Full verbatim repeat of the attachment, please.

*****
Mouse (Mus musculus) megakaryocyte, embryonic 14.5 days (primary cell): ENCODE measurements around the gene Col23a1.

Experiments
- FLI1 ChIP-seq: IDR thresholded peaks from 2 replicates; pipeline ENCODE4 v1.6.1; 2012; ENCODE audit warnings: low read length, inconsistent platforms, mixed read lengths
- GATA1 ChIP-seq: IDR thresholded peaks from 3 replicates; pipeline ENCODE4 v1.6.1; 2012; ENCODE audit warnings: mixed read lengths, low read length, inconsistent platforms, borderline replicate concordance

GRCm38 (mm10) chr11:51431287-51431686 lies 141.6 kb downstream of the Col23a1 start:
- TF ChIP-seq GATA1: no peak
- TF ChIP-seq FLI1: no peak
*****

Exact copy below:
Mouse (Mus musculus) megakaryocyte, embryonic 14.5 days (primary cell): ENCODE measurements around the gene Col23a1.

Experiments
- FLI1 ChIP-seq: IDR thresholded peaks from 2 replicates; pipeline ENCODE4 v1.6.1; 2012; ENCODE audit warnings: low read length, inconsistent platforms, mixed read lengths
- GATA1 ChIP-seq: IDR thresholded peaks from 3 replicates; pipeline ENCODE4 v1.6.1; 2012; ENCODE audit warnings: mixed read lengths, low read length, inconsistent platforms, borderline replicate concordance

GRCm38 (mm10) chr11:51431287-51431686 lies 141.6 kb downstream of the Col23a1 start:
- TF ChIP-seq GATA1: no peak
- TF ChIP-seq FLI1: no peak